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## Equidistant-level model (infinitely many levels)

Let us consider a phase space of infinitely many, doubly-degenerate, equidistant single-particle levels spaced by d. Suppose that all the levels up to a certain Fermi energy are occupied by the fermions, and that they interact through a two-body interaction . The Hamiltonian of the model reads,

 (49)

where is the number operator of the n-th level. Furthermore we assume that is invariant with respect to the shift in single-particle indices:

 Vk1k2;k'1k'2 = Vk1+k,k2+k;k'1+k,k'2+k, (50)

where k is an integer number. For a moment we do not need to specify this interaction; let us only remark that the standard seniority-pairing interaction (14) obviously obeys the shift-symmetry condition.

Of course, we do not intend to consider here infinite numbers of particles and infinite energies, cf. Eq. (49). In practice, we should assume that the number of fermions interacting through is finite but large. The remaining ones (e.g., occupying the most bound shells) form an inert core. This guarantees the effect of the finite spectrum not to be important. Consequently, in future discussions we assume that N1 and that the first level belonging to the interaction-active" space has k=1.

Irrespective of how complicated interaction is, its assumed shift-symmetry allows for an exact analysis in terms of filters based on ground-state energy differences. Indeed, for any particle number N, the ground-state energy reads

 (51)

where Nk(N) and V(N) are the average values of particle number operators and interaction in the ground-state wave functions for N particles. Since the particles interact, values of Nk(N) can be arbitrary numbers between 0 and 1; however, if we switch the interaction off (0), we revert to the single-particle model (2) in which Nk=0, 0.5, or 1.

From the shift-symmetry (50), it is obvious that the change in the ground-state energy, occurring when the interaction is switched on, is the same for all even systems ( ) and the same for all odd systems ( ) and hence

 (52)

where is given by Eq. (2).

Filters (1), (6), and (7) now give

 (53)

hence

 = (54) = d. (55)

It is quite remarkable that the above argumentation does not at all depend on details of the two-body interaction, and that - irrespective of the interaction - filters (6) and (7) correctly separate the interaction effects (54) from the single-particle spacings (55).

This generic result does not depend on whether any approximations are used to obtain the ground-state energies of interacting systems. In particular, the BCS mean-field results (obtained for interaction ) will also obey the pattern presented in Eqs. (54) exactly; only the value of the interaction-energy difference may be different from the exact result.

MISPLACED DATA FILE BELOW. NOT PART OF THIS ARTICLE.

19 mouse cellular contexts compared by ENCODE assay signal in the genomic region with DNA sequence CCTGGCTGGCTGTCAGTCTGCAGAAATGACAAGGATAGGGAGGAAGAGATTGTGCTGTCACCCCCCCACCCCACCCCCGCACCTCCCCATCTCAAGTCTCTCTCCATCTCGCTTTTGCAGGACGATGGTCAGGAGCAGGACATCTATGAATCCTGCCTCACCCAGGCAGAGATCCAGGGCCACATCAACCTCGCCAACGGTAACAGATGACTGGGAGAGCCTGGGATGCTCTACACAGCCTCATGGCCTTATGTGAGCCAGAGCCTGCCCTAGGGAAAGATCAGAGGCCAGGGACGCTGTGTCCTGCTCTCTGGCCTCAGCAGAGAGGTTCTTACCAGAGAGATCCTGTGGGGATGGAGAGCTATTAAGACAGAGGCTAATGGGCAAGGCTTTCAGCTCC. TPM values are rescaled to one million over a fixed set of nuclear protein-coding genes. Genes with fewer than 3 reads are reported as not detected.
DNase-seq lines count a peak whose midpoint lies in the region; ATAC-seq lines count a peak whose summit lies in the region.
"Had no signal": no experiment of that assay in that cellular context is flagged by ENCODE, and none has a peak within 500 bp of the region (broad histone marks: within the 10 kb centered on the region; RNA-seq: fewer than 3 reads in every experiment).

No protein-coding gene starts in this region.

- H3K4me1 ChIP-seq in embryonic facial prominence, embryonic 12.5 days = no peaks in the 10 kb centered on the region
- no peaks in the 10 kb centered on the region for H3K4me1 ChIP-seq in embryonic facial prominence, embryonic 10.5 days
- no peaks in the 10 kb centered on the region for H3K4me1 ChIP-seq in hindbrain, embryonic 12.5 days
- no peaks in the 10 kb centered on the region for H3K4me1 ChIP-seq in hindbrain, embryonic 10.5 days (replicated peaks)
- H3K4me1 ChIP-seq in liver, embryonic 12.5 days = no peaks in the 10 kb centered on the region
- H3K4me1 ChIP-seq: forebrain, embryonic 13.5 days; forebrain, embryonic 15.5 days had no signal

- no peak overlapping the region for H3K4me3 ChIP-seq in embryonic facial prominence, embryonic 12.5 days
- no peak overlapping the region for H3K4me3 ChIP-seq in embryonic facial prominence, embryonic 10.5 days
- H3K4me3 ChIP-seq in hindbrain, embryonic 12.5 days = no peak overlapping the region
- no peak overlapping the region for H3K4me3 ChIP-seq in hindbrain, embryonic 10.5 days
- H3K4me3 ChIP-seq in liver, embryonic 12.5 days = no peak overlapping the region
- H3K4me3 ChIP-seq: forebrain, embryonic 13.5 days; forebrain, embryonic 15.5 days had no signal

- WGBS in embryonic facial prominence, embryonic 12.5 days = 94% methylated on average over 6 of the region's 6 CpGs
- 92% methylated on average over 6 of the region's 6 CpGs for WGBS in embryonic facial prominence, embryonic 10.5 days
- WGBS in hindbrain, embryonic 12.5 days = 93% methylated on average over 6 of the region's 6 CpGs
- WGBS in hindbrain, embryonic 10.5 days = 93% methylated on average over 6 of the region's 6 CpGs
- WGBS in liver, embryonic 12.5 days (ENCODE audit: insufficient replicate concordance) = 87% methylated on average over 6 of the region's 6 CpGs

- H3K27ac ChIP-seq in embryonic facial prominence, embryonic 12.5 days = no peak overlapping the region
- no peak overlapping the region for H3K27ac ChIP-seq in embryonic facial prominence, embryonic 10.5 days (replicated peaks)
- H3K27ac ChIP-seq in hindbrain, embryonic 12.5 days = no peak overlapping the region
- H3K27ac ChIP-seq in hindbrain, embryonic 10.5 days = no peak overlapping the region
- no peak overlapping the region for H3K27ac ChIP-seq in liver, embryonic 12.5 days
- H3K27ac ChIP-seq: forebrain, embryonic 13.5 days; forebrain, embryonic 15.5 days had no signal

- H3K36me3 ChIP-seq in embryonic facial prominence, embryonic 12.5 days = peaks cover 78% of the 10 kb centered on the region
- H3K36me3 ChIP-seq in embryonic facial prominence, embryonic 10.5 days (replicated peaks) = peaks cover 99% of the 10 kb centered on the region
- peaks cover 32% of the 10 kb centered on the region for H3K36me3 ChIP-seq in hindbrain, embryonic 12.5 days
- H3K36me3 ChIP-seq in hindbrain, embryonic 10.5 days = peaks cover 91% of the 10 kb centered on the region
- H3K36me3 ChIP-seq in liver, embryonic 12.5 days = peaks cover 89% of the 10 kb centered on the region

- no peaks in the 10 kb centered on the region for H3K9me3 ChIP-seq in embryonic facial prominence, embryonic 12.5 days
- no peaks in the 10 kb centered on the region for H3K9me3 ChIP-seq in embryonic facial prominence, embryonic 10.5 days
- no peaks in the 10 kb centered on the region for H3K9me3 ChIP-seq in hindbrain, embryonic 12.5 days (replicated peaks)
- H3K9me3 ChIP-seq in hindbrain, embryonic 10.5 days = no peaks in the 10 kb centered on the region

Similarly, the BCS results obtained for the seniority-pairing interaction (14) also follow the same pattern; however, in this case we have to additionally ensure that the phase space in which the pairing correlations are allowed to develop is the same for all particle numbers. Indeed, one usually solves the BCS equations in a finite phase-space window, adjusting the interaction strength G to that window. For the results (54) to be valid, we have to always use the same number of levels below and above the Fermi level, independently of the number of particles. Actually, such a prescription is often used in realistic BCS or HFB nuclear structure calculations.

As discussed above, in the case of the equidistant-level model, the energy-filter reproduces the value of the level spacing dregardless of the detailed structure of and details of the many-body approximation used. The reason for this is the shift-symmetry of the Hamiltonian. Of course, if this symmetry is broken either by assuming the finite Hilbert space (see the following section) or by introducing the explicit symmetry-violating terms, one cannot a priori expect the above conclusion to hold exactly.

It is also worth noting that the OES (54) is defined in terms of the pairing (interaction) energy in the even and odd system, and not in terms of the HFB or BCS pairing gap (defined as half of the lowest excitation energy). Only for strong pairing correlations are the pairing gaps and the values of the OES the same (see Ref. [11]). In nuclei, pairing correlations never reach such a limit, and the OES and BCS pairing gap in an odd system can be significantly different.

Next: Deformed shell (finite non-degenerate Up: Theoretical models Previous: Degenerate shell: Seniority model
Jacek Dobaczewski
2000-03-09